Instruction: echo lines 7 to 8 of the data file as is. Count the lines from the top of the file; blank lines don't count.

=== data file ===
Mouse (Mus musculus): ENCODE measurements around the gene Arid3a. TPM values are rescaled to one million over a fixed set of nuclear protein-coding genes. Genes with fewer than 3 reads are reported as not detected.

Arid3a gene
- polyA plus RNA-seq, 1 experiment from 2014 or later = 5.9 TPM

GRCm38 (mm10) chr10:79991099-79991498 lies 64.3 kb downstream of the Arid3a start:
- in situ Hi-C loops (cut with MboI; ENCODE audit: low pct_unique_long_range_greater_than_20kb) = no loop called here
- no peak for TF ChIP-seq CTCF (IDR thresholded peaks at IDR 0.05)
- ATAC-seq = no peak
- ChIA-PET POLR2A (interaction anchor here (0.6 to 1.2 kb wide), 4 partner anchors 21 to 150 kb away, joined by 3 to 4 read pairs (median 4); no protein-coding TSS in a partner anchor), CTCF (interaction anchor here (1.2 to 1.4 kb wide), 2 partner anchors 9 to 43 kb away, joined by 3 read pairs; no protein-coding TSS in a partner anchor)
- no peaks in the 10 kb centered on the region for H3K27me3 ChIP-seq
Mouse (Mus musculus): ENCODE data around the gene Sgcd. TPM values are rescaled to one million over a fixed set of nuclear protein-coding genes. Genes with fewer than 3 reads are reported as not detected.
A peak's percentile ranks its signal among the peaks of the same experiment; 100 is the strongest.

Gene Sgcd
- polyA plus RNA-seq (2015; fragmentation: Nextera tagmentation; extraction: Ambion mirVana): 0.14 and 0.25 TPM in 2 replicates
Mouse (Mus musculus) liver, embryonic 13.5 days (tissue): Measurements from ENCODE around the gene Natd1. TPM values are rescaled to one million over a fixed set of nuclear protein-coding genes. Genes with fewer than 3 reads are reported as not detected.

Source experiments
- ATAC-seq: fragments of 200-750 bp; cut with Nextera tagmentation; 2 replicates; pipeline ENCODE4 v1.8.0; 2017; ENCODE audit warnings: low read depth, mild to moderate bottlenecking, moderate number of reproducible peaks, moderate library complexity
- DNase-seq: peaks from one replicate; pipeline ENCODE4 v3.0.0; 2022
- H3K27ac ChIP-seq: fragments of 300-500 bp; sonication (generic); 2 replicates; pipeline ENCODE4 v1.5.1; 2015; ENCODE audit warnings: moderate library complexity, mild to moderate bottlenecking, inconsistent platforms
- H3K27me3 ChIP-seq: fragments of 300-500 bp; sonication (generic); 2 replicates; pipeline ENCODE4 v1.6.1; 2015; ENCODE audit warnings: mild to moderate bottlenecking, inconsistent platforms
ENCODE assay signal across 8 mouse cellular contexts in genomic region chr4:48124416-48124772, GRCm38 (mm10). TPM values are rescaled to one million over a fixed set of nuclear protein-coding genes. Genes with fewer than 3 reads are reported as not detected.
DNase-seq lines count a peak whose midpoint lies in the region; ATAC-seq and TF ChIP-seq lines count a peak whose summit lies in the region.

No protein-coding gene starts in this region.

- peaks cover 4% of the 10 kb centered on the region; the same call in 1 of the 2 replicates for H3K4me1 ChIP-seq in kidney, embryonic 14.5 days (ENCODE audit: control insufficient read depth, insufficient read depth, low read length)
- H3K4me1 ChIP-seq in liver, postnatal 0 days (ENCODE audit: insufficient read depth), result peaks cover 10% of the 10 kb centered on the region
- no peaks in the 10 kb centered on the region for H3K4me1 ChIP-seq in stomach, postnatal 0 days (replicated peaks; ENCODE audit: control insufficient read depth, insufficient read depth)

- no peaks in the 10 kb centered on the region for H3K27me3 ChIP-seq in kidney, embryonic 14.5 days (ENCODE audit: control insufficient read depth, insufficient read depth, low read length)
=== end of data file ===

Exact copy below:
- ATAC-seq = no peak
- ChIA-PET POLR2A (interaction anchor here (0.6 to 1.2 kb wide), 4 partner anchors 21 to 150 kb away, joined by 3 to 4 read pairs (median 4); no protein-coding TSS in a partner anchor), CTCF (interaction anchor here (1.2 to 1.4 kb wide), 2 partner anchors 9 to 43 kb away, joined by 3 read pairs; no protein-coding TSS in a partner anchor)